There’s a clink-clank between the tracks of an old set,
sat, tucked back, grass-grown and forgotten,
by a man humming a child’s song
and the shape of a spindly, twisted dogwood tree.
It’s the candid breeze of nighttime,
a swirled whisper of dewdrops,
woven in with the pink and white bracts
of the treetop nearby, that puts him here now,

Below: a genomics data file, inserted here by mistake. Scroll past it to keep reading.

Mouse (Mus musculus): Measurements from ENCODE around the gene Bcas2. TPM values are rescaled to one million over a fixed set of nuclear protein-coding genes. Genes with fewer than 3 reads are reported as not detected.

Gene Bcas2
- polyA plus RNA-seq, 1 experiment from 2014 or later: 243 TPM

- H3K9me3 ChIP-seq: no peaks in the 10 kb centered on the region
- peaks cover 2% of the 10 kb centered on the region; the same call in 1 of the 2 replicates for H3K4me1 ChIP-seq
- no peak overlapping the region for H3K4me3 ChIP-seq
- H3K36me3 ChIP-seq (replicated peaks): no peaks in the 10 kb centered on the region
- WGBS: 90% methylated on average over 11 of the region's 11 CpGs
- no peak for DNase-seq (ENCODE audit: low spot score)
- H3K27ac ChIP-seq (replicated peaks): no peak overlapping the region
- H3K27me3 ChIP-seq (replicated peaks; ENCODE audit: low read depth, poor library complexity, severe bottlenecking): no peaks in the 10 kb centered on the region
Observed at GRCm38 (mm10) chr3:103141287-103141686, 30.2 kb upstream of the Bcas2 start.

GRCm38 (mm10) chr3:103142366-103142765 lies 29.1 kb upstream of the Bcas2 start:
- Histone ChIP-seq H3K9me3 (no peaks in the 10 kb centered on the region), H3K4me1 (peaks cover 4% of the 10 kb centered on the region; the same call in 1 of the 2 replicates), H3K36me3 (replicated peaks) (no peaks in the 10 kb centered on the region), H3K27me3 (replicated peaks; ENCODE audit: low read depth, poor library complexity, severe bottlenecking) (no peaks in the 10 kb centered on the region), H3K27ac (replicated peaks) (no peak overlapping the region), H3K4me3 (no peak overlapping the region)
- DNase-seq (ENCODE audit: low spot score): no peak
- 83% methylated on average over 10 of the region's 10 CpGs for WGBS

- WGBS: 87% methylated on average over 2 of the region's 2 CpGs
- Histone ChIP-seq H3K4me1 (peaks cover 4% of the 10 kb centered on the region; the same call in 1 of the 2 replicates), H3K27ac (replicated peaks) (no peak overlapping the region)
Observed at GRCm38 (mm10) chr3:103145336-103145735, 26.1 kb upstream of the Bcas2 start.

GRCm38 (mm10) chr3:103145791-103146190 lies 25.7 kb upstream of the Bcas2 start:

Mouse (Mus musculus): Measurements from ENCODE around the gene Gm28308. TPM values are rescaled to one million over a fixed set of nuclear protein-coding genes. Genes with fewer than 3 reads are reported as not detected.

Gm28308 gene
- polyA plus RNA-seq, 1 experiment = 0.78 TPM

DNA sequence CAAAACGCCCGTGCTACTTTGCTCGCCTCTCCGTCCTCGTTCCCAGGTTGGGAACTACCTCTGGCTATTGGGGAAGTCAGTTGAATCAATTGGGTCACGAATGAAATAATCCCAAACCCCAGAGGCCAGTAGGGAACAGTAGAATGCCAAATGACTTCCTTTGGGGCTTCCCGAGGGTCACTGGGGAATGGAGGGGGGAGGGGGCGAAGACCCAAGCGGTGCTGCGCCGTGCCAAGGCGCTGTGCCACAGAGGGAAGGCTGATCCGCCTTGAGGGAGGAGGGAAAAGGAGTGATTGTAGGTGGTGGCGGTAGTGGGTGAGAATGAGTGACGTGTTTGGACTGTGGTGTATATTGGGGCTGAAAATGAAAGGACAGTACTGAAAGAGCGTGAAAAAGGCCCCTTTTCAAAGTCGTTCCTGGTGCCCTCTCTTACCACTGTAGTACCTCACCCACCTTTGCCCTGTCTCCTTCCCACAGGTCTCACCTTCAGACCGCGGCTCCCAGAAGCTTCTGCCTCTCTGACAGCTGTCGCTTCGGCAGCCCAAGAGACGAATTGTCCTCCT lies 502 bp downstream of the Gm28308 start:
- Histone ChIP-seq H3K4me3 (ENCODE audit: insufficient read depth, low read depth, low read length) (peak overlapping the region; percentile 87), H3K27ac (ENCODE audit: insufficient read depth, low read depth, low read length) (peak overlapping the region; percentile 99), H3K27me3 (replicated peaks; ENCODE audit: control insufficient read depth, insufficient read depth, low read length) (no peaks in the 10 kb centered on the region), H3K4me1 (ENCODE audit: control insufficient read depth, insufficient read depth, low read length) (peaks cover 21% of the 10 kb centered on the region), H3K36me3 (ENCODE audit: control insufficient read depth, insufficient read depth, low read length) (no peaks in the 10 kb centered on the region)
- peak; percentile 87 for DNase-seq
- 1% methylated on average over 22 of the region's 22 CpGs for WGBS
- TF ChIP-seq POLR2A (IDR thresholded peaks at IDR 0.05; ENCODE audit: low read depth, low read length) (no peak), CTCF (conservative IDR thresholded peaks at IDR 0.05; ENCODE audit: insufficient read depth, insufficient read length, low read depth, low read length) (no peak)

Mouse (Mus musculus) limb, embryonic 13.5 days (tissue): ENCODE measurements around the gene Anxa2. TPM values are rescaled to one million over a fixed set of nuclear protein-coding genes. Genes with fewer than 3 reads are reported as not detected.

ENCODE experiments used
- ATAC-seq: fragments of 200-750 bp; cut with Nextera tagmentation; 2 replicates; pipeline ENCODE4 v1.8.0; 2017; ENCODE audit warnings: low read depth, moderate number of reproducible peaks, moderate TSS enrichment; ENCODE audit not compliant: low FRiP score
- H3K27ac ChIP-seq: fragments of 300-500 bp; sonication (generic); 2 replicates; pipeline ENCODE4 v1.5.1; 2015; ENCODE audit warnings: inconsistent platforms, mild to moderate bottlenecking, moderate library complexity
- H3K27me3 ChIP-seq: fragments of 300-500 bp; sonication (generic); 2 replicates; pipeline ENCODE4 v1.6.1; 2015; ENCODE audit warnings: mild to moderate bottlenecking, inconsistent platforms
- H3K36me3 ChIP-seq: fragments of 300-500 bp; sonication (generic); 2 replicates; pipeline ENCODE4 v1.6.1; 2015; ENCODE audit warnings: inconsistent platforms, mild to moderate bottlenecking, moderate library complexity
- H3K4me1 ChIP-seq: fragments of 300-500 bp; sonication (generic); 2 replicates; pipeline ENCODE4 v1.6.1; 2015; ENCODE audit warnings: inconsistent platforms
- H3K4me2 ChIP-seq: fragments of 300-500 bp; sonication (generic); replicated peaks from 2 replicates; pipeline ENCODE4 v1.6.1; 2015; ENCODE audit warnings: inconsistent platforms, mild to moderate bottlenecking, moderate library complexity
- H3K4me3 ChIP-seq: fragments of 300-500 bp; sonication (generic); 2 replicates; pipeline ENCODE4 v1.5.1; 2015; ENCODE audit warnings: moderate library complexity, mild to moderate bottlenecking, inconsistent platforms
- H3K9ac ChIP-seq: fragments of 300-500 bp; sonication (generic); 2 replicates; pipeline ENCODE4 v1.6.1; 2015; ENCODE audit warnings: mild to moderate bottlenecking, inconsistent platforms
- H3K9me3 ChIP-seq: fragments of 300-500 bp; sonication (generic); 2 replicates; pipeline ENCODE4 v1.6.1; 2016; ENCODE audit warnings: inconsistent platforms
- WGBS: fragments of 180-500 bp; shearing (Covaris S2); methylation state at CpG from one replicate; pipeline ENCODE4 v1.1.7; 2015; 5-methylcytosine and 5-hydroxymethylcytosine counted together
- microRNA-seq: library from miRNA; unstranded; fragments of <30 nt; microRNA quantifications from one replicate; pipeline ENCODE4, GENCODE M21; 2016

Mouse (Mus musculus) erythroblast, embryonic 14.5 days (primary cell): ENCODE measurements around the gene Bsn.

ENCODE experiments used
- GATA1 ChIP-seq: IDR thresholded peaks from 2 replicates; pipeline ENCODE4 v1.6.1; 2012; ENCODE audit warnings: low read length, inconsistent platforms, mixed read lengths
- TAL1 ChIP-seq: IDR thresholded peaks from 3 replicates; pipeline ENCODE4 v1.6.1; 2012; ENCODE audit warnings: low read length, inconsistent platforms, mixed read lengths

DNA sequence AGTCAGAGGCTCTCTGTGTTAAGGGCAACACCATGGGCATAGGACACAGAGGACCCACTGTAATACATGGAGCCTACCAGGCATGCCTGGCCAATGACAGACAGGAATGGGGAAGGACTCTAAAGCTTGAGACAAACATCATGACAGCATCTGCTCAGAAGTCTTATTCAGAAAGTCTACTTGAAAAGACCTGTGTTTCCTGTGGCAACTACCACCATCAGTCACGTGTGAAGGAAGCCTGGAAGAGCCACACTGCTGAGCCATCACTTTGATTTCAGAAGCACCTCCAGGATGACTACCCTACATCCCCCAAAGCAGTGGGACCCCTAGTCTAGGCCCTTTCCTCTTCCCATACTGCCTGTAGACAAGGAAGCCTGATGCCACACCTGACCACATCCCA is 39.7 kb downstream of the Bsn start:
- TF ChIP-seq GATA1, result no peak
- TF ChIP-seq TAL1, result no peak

tossing rust-worn nuts where the trains ran once.
He’s all things, the worst things, and what he was is no more.
Now, crumpled, nothing, and gone, feigned wonder and light
on a backdrop of black, an eddy in the gloom billowing up and out
The train tracks creak under the metal braces upon them.
The man sighs sing-song sounds.
And the trains, what they once were, echo nothings in the nighttime.